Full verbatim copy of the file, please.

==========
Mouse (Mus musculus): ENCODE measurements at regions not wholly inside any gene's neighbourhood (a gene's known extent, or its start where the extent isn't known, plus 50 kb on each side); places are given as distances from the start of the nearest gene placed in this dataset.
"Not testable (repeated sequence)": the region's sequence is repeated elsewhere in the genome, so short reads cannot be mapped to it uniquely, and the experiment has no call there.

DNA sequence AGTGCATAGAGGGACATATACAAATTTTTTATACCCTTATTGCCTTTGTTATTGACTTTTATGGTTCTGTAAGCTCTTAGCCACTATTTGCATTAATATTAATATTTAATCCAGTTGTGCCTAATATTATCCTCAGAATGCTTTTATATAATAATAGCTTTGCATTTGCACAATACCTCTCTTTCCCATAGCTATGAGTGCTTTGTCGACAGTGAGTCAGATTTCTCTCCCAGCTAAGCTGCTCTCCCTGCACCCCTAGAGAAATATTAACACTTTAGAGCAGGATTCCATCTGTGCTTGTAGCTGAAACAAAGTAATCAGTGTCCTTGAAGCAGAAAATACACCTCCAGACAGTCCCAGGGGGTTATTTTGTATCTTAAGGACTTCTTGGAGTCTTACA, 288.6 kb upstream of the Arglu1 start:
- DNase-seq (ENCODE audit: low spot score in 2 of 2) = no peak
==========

Mouse (Mus musculus): ENCODE measurements at regions not wholly inside any gene's neighbourhood (a gene's known extent, or its start where the extent isn't known, plus 50 kb on each side); places are given as distances from the start of the nearest gene placed in this dataset.
"Not testable (repeated sequence)": the region's sequence is repeated elsewhere in the genome, so short reads cannot be mapped to it uniquely, and the experiment has no call there.

DNA sequence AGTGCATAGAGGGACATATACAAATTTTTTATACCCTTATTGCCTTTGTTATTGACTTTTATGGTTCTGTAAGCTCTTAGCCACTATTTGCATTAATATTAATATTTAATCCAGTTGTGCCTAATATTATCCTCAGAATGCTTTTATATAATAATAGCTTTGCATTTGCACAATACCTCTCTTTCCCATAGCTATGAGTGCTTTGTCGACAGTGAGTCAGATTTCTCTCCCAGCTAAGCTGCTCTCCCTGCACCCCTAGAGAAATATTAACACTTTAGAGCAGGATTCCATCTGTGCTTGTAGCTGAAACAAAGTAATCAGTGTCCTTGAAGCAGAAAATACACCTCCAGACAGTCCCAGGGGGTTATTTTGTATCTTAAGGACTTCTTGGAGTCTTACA, 288.6 kb upstream of the Arglu1 start:
- DNase-seq (ENCODE audit: low spot score in 2 of 2) = no peak